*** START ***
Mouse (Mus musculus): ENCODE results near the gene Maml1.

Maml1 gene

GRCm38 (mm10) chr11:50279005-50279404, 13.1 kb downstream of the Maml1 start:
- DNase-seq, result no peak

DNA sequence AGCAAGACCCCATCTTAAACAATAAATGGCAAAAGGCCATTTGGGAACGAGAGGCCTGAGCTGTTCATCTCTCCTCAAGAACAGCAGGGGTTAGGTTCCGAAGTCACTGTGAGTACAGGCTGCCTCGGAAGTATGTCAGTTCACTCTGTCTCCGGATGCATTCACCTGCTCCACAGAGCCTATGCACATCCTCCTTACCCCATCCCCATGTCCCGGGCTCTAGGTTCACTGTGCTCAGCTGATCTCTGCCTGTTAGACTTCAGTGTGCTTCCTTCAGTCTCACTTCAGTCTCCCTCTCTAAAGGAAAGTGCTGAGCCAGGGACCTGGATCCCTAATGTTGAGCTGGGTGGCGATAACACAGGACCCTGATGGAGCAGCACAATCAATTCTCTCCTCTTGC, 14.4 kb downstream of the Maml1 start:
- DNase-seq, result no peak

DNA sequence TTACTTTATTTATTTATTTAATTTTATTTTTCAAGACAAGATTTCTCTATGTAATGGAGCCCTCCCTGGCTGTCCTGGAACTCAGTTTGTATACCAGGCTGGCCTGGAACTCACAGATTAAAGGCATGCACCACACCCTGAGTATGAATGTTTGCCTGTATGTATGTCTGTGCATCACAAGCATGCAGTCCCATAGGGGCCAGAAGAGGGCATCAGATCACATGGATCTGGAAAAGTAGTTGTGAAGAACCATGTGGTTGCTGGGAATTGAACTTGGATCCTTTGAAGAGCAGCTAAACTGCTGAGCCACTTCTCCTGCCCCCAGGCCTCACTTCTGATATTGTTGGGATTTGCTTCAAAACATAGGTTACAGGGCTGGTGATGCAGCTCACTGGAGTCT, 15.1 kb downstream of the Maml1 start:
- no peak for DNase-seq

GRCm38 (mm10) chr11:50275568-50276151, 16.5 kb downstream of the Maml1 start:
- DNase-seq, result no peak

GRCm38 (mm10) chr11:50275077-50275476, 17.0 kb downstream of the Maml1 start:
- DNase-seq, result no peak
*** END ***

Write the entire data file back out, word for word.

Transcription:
Mouse (Mus musculus): ENCODE results near the gene Maml1.

Maml1 gene

GRCm38 (mm10) chr11:50279005-50279404, 13.1 kb downstream of the Maml1 start:
- DNase-seq, result no peak

DNA sequence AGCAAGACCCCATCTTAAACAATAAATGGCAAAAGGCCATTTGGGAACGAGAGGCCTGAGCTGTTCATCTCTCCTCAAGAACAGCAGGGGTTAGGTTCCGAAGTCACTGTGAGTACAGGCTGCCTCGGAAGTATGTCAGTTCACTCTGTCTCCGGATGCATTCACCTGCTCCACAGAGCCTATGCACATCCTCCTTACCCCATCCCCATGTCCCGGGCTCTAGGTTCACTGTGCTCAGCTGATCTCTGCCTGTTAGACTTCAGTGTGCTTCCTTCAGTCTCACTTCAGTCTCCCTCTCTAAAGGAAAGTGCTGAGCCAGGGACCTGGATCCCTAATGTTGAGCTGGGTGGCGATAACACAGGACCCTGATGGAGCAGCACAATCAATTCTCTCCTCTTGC, 14.4 kb downstream of the Maml1 start:
- DNase-seq, result no peak

DNA sequence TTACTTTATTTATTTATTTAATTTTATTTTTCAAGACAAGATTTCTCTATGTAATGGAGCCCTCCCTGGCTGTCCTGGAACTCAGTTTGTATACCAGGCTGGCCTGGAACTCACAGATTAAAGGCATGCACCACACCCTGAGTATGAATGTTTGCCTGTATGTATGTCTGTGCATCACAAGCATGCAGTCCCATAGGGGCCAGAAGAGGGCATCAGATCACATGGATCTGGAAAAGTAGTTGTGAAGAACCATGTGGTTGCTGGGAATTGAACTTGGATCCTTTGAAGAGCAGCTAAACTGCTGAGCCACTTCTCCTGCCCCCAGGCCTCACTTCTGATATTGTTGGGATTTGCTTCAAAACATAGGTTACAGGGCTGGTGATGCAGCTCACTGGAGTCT, 15.1 kb downstream of the Maml1 start:
- no peak for DNase-seq

GRCm38 (mm10) chr11:50275568-50276151, 16.5 kb downstream of the Maml1 start:
- DNase-seq, result no peak

GRCm38 (mm10) chr11:50275077-50275476, 17.0 kb downstream of the Maml1 start:
- DNase-seq, result no peak